Malinda and I got engaged right at the end of last year, and we are in the thick of planning our wedding. There’s a lot to think about, but we’re getting there. We have our wedding rings now: two matching bands of white gold. Our jeweler, Josh, told us that this means that they are made from 75% yellow gold, mixed with some copper, nickel and zinc, and with a hard rhodium coating to make them shiny, white and durable. But I wanted to know: where do all these elements come from? How is gold made?
It turns out that the story of our wedding rings began ten billion years ago, in two massive stars that formed as a cloud of gas gently collapsed under its own weight to become a star cluster. As the pressure inside these two stars rose, eventually their centers will have become hot enough and dense enough for nuclear fusion to start. The hydrogen nuclei will have started to fuse together to make helium, and a lot of light. The high energy jostling of these nuclei, plus the light itself, will have kept the stars stable - for a while.
Stars like our Sun last for billions of years, but massive stars are different: the gravitational force within them is higher, and so they collapse faster when they form, and they get much hotter and much denser. Their fusion reactions are more energetic, making carbon, and oxygen, and then silicon, sulphur, calcium, and titanium. Massive stars are the forges of the Universe, creating metal out of lighter elements. Each successive reaction needs higher and higher temperatures to happen, and so they take place closer and closer to the end of the star’s life, as it succumbs to its own gravitational pull. Each of our two massive stars will have lived for just 10 million years, and in its final collapse as its fuel ran out, each star will have rushed, head over heels, into a blaze of creativity, making all of its copper and zinc on its very last day.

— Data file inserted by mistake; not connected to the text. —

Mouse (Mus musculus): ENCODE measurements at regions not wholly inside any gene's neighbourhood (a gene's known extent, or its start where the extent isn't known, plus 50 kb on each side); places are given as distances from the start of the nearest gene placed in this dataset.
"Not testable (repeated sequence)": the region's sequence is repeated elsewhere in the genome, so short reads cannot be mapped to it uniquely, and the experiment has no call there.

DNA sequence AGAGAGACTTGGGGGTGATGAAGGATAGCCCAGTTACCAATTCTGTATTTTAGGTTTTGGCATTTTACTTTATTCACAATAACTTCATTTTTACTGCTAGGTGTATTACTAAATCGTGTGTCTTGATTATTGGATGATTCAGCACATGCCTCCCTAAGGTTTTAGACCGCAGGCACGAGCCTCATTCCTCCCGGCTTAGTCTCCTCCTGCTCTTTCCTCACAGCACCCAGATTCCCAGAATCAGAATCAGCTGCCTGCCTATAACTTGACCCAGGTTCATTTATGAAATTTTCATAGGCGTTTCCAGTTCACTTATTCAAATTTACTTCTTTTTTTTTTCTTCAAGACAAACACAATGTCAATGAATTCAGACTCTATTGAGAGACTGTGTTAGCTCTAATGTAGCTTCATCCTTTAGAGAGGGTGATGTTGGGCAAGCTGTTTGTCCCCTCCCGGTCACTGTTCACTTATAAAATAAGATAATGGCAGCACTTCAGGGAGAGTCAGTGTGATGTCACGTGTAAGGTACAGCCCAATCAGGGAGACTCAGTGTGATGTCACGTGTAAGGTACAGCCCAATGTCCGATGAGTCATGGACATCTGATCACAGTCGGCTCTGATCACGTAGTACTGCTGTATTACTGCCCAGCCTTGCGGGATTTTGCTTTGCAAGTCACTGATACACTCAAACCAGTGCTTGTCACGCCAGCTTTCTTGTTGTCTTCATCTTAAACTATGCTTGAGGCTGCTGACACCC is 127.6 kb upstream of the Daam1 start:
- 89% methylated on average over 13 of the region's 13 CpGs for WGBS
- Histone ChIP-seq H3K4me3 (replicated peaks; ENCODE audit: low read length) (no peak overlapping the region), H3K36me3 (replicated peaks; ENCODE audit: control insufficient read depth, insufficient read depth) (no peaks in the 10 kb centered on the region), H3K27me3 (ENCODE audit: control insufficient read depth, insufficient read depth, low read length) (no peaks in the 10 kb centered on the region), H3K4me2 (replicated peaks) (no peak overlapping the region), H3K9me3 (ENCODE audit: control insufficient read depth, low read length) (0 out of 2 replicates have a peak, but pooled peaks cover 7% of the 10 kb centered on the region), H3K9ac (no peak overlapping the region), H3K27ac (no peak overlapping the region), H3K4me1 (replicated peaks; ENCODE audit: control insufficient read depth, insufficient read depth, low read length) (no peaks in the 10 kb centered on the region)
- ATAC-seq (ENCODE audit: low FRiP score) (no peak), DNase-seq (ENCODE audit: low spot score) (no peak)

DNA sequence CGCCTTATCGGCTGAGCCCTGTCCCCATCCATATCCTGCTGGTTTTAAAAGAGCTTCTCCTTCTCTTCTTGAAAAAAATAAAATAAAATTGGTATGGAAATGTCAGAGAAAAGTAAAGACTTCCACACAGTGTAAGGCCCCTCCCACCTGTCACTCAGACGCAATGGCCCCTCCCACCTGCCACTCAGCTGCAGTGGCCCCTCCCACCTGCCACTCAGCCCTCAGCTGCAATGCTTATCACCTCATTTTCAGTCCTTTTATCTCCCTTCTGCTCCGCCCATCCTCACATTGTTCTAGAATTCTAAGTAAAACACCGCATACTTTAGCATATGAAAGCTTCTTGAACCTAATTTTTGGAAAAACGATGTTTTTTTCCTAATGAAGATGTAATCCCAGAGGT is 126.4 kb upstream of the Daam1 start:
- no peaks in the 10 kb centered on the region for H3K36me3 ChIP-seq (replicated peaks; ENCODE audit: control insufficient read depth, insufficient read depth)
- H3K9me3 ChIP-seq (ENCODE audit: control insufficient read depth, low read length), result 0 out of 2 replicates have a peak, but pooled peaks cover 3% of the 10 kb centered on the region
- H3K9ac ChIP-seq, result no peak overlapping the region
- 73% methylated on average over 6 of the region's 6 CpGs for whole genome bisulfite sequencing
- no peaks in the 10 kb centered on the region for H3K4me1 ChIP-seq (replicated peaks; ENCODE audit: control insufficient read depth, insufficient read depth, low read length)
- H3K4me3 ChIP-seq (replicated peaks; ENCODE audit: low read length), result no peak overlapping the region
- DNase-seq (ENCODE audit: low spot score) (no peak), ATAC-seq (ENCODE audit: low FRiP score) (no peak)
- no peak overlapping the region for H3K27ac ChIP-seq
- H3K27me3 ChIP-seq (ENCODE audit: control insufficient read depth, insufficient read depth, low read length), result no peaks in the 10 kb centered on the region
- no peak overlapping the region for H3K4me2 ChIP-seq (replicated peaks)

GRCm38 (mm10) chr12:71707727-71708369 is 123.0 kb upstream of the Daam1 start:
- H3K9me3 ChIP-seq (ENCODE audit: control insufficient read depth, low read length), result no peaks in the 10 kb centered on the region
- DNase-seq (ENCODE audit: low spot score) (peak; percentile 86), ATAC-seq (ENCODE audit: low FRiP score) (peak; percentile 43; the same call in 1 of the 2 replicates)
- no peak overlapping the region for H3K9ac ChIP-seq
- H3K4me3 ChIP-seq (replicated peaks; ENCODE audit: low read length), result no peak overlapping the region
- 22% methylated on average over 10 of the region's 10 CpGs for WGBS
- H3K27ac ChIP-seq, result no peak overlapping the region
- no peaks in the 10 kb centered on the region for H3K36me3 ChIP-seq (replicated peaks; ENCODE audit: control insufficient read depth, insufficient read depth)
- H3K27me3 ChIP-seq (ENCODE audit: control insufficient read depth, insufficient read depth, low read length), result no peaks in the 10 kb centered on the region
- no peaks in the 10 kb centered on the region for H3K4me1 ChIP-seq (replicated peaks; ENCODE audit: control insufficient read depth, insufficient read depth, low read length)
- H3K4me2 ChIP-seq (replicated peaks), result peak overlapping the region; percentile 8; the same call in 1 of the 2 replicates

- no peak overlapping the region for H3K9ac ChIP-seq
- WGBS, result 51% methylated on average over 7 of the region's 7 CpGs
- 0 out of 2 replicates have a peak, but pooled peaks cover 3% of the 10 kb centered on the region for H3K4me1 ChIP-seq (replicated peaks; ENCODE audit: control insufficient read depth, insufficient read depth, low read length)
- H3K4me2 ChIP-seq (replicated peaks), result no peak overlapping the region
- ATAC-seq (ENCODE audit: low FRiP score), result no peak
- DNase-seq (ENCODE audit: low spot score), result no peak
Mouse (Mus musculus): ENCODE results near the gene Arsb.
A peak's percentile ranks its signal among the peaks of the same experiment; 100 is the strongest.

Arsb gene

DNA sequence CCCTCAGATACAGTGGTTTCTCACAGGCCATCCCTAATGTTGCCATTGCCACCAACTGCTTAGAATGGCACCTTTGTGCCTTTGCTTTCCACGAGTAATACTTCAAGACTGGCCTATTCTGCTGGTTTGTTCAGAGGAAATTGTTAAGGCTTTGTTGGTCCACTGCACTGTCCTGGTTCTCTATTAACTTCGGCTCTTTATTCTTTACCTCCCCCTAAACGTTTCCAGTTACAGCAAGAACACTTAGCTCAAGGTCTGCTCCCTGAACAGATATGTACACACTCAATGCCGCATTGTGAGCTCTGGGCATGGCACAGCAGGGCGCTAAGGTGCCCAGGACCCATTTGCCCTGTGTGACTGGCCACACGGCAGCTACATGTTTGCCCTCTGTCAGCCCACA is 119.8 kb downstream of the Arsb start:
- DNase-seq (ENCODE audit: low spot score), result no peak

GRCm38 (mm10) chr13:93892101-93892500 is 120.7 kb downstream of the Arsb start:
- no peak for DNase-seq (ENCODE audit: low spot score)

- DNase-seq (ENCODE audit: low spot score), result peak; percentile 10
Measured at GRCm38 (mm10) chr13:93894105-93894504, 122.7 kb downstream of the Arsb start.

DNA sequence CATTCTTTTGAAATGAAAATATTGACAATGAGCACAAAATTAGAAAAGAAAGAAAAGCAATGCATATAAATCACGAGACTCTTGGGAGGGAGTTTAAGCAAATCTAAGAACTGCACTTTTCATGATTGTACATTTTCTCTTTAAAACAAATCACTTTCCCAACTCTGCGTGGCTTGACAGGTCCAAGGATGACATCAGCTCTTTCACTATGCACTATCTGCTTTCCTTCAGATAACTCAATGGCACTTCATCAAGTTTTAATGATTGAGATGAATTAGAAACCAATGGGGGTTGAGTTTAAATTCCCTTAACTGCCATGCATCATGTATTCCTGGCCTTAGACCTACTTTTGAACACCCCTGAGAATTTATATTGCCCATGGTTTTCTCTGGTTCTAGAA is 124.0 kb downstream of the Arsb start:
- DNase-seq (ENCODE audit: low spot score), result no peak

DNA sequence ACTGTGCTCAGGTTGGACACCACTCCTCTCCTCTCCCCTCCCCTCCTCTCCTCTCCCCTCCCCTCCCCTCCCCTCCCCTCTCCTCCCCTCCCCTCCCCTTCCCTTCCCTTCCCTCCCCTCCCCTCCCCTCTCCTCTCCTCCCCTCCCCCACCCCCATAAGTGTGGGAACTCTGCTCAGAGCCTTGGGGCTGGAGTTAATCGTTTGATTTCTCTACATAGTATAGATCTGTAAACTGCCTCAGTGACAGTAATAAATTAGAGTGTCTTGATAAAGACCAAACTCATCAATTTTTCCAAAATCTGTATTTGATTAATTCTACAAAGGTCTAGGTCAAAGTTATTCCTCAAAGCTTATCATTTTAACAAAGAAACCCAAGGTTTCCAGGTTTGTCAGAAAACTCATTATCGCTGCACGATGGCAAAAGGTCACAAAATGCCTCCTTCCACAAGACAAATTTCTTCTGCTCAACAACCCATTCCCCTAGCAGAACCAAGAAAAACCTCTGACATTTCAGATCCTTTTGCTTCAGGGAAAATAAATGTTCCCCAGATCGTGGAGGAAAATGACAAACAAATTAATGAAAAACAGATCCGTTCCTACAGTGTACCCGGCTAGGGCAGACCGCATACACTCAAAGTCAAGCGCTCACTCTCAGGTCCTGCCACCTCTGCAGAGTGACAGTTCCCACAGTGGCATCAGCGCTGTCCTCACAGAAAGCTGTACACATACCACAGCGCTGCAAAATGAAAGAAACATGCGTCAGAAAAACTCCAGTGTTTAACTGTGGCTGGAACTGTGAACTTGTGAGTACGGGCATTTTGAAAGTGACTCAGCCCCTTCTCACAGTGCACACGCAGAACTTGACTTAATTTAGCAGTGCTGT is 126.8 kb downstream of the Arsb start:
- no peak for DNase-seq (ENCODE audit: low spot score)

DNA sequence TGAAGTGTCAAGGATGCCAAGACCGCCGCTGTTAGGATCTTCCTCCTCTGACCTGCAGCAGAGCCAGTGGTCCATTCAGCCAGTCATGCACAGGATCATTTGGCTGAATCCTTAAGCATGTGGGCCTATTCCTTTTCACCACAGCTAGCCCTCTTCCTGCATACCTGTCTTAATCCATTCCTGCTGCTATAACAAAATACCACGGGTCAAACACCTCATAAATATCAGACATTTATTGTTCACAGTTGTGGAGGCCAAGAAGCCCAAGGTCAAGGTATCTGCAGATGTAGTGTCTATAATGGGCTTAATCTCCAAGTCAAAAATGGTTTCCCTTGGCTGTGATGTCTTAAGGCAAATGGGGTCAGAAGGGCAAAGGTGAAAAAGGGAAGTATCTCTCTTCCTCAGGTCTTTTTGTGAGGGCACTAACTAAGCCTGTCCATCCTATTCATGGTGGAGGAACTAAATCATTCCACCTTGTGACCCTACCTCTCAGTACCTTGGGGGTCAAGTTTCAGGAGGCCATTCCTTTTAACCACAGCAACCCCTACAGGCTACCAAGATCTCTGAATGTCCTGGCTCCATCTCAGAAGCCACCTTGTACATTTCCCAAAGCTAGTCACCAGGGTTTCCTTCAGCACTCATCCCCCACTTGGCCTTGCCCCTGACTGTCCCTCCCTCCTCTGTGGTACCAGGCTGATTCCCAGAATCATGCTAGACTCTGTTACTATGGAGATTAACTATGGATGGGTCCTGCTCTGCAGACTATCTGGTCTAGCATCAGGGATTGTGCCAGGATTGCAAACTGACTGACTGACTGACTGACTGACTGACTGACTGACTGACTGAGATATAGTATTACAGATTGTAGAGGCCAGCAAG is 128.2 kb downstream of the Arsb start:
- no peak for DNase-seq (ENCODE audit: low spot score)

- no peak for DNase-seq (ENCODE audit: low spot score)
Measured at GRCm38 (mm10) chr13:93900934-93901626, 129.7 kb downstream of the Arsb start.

What happened next? Well, there’s a limit to how much pressure ordinary matter can withstand, and each star’s metal core will have morphed into a neutron star, from which the rest of the falling gas will have bounced back in an enormous nuclear explosion: a supernova, a cosmic fireworks display throwing out neutrons and hot gas that fuse together to make even heavier elements, like nickel.
And the two neutron stars that remained? With each one having recently had its own supernova epiphany, our couple will have found itself bound together in a gravitational dance, with just enough friction to slow them into an inevitable inspiral. As the music reached its climax, and the two stars merged into a single object, the different kind of supernova that resulted will have been truly spectacular. It’s flash of light would have been visible halfway across the Universe, and its outpouring of neutrons so rapid, so generous, that precious gold and rhodium will have been able to form.
The atoms that were created in the falling of these two stars will have continued on their journey, blown out into space to form new gas clouds, including the one in which our Sun was born, surrounded by a cloud of metal-rich smoke that then fell into shape as a clumpy disk of grains, rocks and eventually planets.
And the metals, compressed together by gravity into the Earth itself, lay there underground for 4 and a half billion years, patiently awaiting the clink of first the miners’ pick, and soon, the champagne glasses. Two bright young stars, a merger, and two rings, whose being arose in a rush of energy, an unforgettable cosmic spark, an outpouring of new material fused from old, of hope, and of love, and then: quiet - traveling, settling, enduring, lasting.